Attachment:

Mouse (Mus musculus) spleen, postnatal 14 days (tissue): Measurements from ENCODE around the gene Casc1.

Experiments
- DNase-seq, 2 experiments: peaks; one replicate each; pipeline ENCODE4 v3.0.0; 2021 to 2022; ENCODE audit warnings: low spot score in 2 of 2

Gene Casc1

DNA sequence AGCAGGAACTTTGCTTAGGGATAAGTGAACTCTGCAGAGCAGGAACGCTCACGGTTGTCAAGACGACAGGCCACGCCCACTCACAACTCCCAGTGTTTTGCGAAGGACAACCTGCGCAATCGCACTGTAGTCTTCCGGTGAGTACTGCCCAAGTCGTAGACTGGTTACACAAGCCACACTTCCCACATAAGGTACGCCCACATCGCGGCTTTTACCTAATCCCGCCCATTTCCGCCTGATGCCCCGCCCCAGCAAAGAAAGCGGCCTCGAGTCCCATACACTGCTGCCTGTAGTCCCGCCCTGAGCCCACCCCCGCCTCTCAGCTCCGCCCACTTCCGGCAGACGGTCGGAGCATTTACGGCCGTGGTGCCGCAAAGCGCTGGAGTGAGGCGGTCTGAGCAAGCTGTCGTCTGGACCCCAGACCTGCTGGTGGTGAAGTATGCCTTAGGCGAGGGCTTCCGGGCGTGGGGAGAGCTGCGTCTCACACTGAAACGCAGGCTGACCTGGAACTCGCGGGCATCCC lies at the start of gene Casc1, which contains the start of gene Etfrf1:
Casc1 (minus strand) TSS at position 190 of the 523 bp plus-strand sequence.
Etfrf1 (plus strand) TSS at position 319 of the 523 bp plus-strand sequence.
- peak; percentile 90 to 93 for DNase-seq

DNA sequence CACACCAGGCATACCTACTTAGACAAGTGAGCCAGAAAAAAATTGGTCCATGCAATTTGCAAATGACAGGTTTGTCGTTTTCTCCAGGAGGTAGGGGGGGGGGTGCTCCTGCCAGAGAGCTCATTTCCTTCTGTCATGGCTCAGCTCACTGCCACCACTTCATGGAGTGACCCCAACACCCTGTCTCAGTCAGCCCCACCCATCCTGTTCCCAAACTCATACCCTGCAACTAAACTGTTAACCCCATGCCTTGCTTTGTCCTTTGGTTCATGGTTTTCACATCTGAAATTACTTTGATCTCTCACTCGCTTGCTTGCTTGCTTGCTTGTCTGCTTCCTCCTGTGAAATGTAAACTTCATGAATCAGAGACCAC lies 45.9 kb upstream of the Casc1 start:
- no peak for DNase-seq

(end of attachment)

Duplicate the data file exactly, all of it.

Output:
Mouse (Mus musculus) spleen, postnatal 14 days (tissue): Measurements from ENCODE around the gene Casc1.

Experiments
- DNase-seq, 2 experiments: peaks; one replicate each; pipeline ENCODE4 v3.0.0; 2021 to 2022; ENCODE audit warnings: low spot score in 2 of 2

Gene Casc1

DNA sequence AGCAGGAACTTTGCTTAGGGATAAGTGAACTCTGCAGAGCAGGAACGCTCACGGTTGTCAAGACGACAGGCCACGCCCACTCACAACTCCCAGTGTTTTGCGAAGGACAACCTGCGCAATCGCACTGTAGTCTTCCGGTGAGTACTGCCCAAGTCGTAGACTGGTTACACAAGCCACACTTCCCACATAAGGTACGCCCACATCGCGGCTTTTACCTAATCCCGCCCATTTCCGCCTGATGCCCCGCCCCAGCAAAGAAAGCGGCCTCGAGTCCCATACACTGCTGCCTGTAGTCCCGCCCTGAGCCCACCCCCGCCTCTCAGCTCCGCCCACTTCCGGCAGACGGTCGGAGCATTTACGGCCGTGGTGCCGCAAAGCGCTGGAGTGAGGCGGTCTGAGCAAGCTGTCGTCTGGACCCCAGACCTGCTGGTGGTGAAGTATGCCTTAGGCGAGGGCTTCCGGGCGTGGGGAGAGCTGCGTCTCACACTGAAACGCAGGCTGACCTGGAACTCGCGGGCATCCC lies at the start of gene Casc1, which contains the start of gene Etfrf1:
Casc1 (minus strand) TSS at position 190 of the 523 bp plus-strand sequence.
Etfrf1 (plus strand) TSS at position 319 of the 523 bp plus-strand sequence.
- peak; percentile 90 to 93 for DNase-seq

DNA sequence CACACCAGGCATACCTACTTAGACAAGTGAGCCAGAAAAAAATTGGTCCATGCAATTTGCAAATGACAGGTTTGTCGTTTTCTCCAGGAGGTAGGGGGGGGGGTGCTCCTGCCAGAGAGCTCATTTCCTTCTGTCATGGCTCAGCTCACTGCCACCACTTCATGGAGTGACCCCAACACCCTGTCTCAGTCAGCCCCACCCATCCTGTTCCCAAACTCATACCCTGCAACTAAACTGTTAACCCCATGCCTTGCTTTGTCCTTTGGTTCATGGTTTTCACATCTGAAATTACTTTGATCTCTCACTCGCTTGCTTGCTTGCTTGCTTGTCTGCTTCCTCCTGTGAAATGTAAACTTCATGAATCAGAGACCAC lies 45.9 kb upstream of the Casc1 start:
- no peak for DNase-seq